As far as I can see there are two issues which have no solution at present:
* There's no way to generate keyboard layout files for Windows RT (MSKLC doesn't support it).
* Because the OS is locked down, someone would need to publish it to the Windows Store before it would be installable. So much for "Life without walls".
Colemak is not in a "semi-beta" version. Colemak was released in 2006, and was stable ever since. No further updates are planned, because the layout has been finalized. Colemak has been tried and tested by many thousands of users, and it won't change everytime someone tunes the algorithm that generates the layout. Throughout the years, I've addressed hundreds of criticisms that have been raised in the forum regarding its design. Looking back, I still believe that Colemak has made all the optimal choices in its design. Colemak today is still the most popular and most compelling QWERTY/Dvorak alternative. If you'd like to learn more about the design decisions of Colemak, a good place to start would be reading through all the posts I've written in the forum.
The Caps Lock issue has been decided. I have reached the conclusion that having an extra Backspace is much better than having a Caps Lock key. The Caps Lock key means that you have to keep in mind everytime you type that state of the Caps Lock key. It also avoids many issues where the Caps Lock is pressed accidentally (incorrect passwords, tYPING lIKE tHIS, accidentally SHOUTING on forums, etc.). The Caps Lock isn't necessary for any programmer whatsoever. Even Fortran programmers can type everything in lowercase. If you need to type A_LONG_CONSTANT_NAME you can either:
1. Hold the Shift key.
2. Type it in lower case, and then use your editor to convert it to uppercase.
3. Type the first few letters, and then use the autocomplete function of your editor.
If you think Colemak is not good for programming, you're doing a lot of manual typing that could be automated at the editor level. If you use snippets, macros, autocomplete, auto-closing tags/brackets, etc. the amount of capitalized or non-alphabetic text you have to type is negligable. I highly recommend Sublime Text.
If you analyze the total amount of typing that you do (of which writing code is probably only a small percent), you'll see that you're pressing the backspace key several orders of magnitude more often than you need to use the Caps Lock key. Combine in it with the fact is that the Backspace key is #1 key that causes RSI, and moving it to the left hand improves the hand balance, and helps you to maintain the typing flow by reducing the amount of interruption.
The reasons why I decided to add a second Caps Lock instead of exchanging it with the Backspace key are explained here.
If you don't agree with this you are free to customize Colemak as you see fit, and redistribute your changes.
The international layout was modeled after the US-International layout, while trying to fix some of its flaws. It is explained in the Multilingual page, but it might make more sense if you see it visually, i.e. compare the US-International layout diagram and the Colemak international diagram.
The Colemak international layout is:
* Designed not to penalize people who are typing in English (in US-International, typing ' and " requires two keypresses).
* Designed for easy typing of common words in English with diacritics, e.g. café, über, fiancé, façade, jalapeño, etc.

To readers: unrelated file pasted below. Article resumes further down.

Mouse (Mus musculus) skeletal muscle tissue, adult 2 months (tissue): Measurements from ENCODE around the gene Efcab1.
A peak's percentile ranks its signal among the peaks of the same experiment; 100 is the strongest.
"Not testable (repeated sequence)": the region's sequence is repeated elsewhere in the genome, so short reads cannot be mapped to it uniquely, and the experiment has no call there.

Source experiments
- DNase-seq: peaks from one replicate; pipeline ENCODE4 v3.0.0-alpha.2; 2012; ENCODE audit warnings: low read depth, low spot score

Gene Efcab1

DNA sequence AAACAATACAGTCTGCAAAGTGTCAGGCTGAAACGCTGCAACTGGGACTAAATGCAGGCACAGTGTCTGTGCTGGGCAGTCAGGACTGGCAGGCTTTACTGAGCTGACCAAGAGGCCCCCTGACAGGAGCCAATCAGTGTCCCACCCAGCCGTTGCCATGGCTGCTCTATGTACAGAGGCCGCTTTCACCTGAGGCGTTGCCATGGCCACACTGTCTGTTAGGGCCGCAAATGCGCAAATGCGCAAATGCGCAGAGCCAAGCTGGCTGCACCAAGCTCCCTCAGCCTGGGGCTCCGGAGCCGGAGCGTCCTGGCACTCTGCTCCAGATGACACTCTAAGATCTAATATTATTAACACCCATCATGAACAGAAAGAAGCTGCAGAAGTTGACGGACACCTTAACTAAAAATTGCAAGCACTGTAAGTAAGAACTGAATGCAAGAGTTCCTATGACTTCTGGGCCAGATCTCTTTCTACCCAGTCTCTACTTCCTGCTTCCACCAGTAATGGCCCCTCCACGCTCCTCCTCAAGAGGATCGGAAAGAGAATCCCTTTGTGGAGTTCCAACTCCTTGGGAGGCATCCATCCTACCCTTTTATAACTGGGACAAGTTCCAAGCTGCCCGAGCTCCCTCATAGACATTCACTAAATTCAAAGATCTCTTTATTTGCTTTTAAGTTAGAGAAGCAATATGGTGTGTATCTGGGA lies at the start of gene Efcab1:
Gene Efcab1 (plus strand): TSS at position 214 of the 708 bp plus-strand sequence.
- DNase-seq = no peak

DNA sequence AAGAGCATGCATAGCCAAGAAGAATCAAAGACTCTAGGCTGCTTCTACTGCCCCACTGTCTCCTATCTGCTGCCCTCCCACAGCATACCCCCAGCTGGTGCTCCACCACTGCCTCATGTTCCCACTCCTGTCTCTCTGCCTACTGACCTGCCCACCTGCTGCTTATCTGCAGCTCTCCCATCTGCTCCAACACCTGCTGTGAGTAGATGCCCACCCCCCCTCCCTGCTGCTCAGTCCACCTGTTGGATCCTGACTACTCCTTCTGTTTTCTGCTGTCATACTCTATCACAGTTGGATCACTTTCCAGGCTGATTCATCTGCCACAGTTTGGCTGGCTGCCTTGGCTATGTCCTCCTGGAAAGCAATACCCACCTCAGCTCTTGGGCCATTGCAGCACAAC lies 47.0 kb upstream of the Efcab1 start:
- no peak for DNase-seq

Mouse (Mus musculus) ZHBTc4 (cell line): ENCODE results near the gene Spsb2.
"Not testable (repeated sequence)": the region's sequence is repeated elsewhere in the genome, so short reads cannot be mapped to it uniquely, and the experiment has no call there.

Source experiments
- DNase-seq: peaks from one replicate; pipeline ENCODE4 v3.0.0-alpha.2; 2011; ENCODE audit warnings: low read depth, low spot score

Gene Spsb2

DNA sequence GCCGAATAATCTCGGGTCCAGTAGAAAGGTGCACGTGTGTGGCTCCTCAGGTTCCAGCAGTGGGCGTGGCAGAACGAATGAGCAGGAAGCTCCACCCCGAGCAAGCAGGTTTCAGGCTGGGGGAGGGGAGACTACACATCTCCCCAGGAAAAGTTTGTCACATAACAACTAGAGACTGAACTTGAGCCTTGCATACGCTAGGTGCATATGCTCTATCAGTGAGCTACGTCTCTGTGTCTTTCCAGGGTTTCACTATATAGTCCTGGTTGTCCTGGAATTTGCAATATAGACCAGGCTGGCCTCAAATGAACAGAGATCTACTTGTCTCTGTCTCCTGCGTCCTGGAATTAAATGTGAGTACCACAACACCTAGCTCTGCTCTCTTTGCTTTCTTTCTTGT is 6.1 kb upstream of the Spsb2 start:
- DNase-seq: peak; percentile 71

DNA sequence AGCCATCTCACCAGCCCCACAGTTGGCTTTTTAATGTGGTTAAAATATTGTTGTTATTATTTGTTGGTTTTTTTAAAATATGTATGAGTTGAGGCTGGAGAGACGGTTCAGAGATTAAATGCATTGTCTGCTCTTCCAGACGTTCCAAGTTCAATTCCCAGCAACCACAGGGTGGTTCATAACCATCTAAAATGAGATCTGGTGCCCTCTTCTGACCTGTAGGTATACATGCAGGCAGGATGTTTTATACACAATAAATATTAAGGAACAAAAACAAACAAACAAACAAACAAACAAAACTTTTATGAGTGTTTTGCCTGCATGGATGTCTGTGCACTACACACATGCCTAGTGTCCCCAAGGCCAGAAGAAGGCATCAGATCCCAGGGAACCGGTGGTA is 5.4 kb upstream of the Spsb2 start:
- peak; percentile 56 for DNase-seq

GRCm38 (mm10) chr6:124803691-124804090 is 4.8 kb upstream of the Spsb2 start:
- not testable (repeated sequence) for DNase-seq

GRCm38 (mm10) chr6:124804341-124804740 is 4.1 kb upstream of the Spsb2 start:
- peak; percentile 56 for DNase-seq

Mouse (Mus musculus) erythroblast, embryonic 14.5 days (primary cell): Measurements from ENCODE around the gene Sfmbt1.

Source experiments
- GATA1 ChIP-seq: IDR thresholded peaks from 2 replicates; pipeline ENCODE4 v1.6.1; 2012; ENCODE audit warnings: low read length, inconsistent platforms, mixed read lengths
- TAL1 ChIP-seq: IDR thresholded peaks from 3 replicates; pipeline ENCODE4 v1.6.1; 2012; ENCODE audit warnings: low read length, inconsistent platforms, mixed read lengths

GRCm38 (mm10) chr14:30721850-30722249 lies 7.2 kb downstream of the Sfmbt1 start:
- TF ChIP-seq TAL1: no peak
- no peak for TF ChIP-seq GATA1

* Designed to allow typing of typographics (e.g. ndash, non-breaking spaces, “smart quotes”, and special characters, e.g. ®, ™.
* Supports a much wider range of languages. The relative number of speakers of the language, the total number of languages containing the diactric, the frequency of diactrics in each language, and the total frequency of the diactric in all the languages, similarity to the US-International layout, ease of learning, and the key position have all been taken into account.
The tilde that is occuring by so many keyboard shortcuts, it's just a visual indicator to the typist that they typed an invalid combination, which was deemed in my eyes to be better than the alternative (beeping or doing nothing), and allows for a more consistent implementation across platforms.
As far as I know, Colemak is now included on Mac OS X Lion 10.7 ; A downloadable implementation is available for earlier versions. If you're using an earlier version, you can download the layout file to ~/Library/Keyboard Layouts/ on your home directory , and you don't need to install anything, so that's a "portable version" in my opinion.
64x64 is average, even quite large, IMO. For comparison, Facebook avatars are 50x50 and Twitter are 48x48 outside the profile page. Avatars that are too big add a lot of vertical space scrolling when there are short posts, specially if there's other info already. I'll see if there's a way to increase the size on the profile page and on hover while keeping it the same on the discussions.
The standard Colemak will always have Capslock mapped as backspace. People can always customize the keyboard to their needs. Creating different variants for each customization is confusing and unmaintainable (unless there is some elegant implementation like PKL with configurable options). Capslock mapped as backspace is already offered as option for people who want it.
The Maltron keyboard layout is excellent ergonomically, and having an extra thumb in use is great. However, it isn't a practical alternative for most people due to the keyboard price (which needs to be multiplied if using several computers, e.g. at home and at work), and because it's only available for desktop computers which are now a shrinking minority of computers.
I've upgraded the forum software to the latest version of FluxBB.
As you've probably noticed, there's a new default theme. If you prefer the old one, you can change it by going to:
Profile > Display > Style > Oxygen
There is now a captcha in place for new user registration to prevent spam bots. New users also can't set a URL/signature. Hopefully this will help cut down on the spam.